Concrete continues to be one of the most popular material choices in the construction industry due to its wide range of applications. As a material, it is highly customizable, incredibly durable, and reasonably priced, ultimately requiring little maintenance. Yet, while this material may be quite durable and low maintenance, its appearance can suffer some after years of wear, even if the material beneath remains solid.
To keep your concrete looking beautiful and continuing to perform as expected for years to come, we suggest a number of common practices.
Protection Against the Elements
Concrete should be protected against certain elements, specifically rain, snow, and de-icing salts. This is quite detrimental during winter months in freeze/thaw climates. By nature, concrete is porous, which means it has a nasty habit of absorbing water. When that liquid freezes, it expands by as much as nine percent. What the expansion does is cause the surface to scale in the form of local flaking or peeling of a finished surface.
The same outcome occurs when snow is present on the concrete’s surface. With the cycle of daytime above freezing and nighttime below freezing, this can be quite difficult on unprotected concrete.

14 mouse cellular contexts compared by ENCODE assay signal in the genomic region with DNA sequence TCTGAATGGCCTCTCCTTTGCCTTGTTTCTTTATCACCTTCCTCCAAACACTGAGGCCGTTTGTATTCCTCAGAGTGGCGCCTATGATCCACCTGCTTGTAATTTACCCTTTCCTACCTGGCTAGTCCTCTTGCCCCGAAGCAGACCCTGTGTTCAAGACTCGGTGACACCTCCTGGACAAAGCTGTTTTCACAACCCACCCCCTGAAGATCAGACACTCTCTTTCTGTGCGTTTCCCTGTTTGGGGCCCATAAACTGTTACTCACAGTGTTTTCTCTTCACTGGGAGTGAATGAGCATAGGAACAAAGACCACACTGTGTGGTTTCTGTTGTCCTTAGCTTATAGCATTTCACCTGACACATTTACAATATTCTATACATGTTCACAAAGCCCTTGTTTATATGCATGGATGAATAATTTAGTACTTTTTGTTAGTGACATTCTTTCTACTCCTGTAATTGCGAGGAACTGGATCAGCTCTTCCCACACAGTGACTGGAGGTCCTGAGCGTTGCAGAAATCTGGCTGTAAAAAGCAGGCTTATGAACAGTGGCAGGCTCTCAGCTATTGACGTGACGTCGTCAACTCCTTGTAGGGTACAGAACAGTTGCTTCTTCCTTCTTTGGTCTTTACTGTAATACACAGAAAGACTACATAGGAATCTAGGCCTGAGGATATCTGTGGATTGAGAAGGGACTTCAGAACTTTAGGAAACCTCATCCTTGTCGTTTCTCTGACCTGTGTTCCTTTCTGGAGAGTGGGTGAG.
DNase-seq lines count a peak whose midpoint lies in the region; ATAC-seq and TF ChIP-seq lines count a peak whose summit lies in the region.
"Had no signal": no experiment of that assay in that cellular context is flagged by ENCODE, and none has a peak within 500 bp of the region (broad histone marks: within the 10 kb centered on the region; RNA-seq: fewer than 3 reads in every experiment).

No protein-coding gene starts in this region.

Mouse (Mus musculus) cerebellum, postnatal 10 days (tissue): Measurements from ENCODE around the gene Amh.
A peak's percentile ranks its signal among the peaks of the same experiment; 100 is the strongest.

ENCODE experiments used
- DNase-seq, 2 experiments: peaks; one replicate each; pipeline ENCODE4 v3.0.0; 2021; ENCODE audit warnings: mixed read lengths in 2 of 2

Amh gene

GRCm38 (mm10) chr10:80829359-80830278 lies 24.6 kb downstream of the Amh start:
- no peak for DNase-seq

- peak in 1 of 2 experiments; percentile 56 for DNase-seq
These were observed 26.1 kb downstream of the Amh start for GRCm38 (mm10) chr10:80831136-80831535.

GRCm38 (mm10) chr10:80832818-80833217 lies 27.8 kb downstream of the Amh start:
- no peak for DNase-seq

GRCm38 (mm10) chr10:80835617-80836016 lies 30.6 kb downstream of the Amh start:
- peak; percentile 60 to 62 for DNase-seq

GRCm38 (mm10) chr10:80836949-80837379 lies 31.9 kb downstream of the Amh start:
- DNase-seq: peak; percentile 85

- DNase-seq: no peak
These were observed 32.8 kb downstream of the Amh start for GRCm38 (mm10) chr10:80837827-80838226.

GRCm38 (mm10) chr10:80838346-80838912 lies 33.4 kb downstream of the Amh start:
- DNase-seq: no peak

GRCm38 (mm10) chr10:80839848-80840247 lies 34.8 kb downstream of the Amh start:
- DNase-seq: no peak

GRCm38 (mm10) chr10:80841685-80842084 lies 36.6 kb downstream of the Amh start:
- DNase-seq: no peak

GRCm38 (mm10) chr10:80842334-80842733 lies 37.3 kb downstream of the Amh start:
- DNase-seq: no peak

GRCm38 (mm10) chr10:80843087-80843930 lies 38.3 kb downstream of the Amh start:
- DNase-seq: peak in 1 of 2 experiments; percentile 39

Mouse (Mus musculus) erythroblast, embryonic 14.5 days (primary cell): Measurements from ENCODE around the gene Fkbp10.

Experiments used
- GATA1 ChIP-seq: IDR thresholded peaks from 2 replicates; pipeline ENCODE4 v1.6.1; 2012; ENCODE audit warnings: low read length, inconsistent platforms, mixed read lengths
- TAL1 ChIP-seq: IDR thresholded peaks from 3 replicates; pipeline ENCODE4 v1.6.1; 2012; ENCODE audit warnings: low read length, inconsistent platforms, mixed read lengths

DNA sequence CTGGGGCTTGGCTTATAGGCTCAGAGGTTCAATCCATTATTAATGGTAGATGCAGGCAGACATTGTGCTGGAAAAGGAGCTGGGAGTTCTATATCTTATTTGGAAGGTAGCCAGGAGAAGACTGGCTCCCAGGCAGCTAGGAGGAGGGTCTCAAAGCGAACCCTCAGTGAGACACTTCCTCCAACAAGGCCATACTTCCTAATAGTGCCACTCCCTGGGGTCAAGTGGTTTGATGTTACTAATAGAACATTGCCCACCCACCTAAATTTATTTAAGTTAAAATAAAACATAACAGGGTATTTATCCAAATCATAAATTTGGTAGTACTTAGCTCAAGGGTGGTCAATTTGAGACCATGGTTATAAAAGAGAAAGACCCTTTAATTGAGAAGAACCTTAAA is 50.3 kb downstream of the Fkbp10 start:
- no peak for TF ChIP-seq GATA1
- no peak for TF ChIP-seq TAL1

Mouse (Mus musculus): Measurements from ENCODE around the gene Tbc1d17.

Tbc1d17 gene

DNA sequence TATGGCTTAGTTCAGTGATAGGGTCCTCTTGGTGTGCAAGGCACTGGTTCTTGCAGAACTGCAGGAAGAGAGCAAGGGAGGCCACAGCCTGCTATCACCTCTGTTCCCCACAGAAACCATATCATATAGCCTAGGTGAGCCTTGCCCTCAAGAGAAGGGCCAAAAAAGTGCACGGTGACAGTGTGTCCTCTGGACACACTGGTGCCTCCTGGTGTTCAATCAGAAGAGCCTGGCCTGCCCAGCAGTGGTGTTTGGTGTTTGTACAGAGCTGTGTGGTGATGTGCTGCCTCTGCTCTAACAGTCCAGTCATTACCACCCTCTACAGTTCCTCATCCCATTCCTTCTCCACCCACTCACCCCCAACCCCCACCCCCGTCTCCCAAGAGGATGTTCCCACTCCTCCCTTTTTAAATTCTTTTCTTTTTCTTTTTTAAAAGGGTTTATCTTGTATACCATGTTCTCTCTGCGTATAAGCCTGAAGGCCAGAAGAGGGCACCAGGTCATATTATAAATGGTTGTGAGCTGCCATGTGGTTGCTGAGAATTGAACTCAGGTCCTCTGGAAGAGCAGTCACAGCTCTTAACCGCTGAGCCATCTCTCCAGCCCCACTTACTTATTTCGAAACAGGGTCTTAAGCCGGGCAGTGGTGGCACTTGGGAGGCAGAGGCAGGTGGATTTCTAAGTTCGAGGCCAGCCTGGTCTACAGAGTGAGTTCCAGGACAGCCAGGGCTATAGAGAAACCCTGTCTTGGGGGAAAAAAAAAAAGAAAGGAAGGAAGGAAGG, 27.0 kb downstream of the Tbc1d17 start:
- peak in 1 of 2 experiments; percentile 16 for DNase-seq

As a solution, you can purchase a number of commercially-available deicing chemicals that are reportedly safe for concrete. The skepticism behind this product is that deicing chemicals increase the already frequent number of freeze/thaw cycles concrete goes through during the winter season.
These chemicals are rarely recommended, especially in the first year of service. Instead, consider using clean sand and #9 ice grit as traction alternatives. Deicing chemicals can cause and aggravate surface scaling when used to remove snow and ice. If your situation requires the use of deicing salts, use them sparingly.
Ammonium sulfate and ammonium nitrate should be avoided entirely as deicers. They chemically aggressive and destroy concrete surfaces.
Rather than going the route of chemical deicers, instead consider concrete sealers. Not only do these protect your investment against moisture penetration, chemical attack, and staining, but it also enhances the color and creates a rather attractive shine on the surface. If you want to know whether a concrete surface needs a sealer is to pour water on it. If the water soaks in, then this winter is going to have a serious impact on your driveway or other concrete surface.
Curing compounds prevent moisture from leaving the concrete during the initial stages of strength development, whereas concrete sealers are meant to keep moisture from entering the concrete entirely. They protect against damage caused by deicing salt, staining, and abrasion and wear.
Most penetrating water repellant sealers can last up to five years before requiring reapplication. The amount of traffic the surface receives determines the lifespan, making an exact life expectancy difficult to determine. By applying a seal to your concrete, you ensure greater longevity in your concrete and a more aesthetically-pleasing surface for years to come.